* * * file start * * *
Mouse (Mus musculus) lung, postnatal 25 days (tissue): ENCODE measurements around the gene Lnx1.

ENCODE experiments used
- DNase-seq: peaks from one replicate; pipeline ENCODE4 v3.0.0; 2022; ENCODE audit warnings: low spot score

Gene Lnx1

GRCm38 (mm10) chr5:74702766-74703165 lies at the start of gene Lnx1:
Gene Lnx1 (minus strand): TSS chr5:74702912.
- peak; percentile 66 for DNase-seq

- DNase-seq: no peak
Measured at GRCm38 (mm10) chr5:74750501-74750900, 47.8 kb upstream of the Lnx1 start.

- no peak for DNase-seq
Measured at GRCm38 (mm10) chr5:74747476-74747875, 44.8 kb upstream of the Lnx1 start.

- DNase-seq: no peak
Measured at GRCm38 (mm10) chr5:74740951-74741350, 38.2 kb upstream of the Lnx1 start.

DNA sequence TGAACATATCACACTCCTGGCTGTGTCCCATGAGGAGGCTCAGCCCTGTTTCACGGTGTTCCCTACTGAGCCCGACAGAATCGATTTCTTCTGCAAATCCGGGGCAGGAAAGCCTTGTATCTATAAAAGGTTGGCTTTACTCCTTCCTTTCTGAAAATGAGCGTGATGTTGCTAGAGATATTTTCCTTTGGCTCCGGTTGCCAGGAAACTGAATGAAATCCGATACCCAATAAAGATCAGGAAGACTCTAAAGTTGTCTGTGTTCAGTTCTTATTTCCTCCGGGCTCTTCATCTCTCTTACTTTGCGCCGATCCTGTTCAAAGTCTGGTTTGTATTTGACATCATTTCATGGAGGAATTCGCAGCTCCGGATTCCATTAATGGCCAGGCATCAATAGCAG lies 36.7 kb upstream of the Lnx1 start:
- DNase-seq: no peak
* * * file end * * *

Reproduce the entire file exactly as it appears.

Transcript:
Mouse (Mus musculus) lung, postnatal 25 days (tissue): ENCODE measurements around the gene Lnx1.

ENCODE experiments used
- DNase-seq: peaks from one replicate; pipeline ENCODE4 v3.0.0; 2022; ENCODE audit warnings: low spot score

Gene Lnx1

GRCm38 (mm10) chr5:74702766-74703165 lies at the start of gene Lnx1:
Gene Lnx1 (minus strand): TSS chr5:74702912.
- peak; percentile 66 for DNase-seq

- DNase-seq: no peak
Measured at GRCm38 (mm10) chr5:74750501-74750900, 47.8 kb upstream of the Lnx1 start.

- no peak for DNase-seq
Measured at GRCm38 (mm10) chr5:74747476-74747875, 44.8 kb upstream of the Lnx1 start.

- DNase-seq: no peak
Measured at GRCm38 (mm10) chr5:74740951-74741350, 38.2 kb upstream of the Lnx1 start.

DNA sequence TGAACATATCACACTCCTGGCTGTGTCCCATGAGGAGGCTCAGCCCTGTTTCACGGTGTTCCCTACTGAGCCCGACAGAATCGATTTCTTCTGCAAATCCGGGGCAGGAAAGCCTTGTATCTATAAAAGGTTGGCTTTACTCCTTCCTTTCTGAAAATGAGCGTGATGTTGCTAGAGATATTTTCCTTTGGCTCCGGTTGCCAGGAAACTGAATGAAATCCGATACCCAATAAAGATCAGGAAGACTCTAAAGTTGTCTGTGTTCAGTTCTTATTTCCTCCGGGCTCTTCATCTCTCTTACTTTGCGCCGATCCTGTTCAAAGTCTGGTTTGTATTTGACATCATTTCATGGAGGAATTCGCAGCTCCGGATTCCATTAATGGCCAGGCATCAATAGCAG lies 36.7 kb upstream of the Lnx1 start:
- DNase-seq: no peak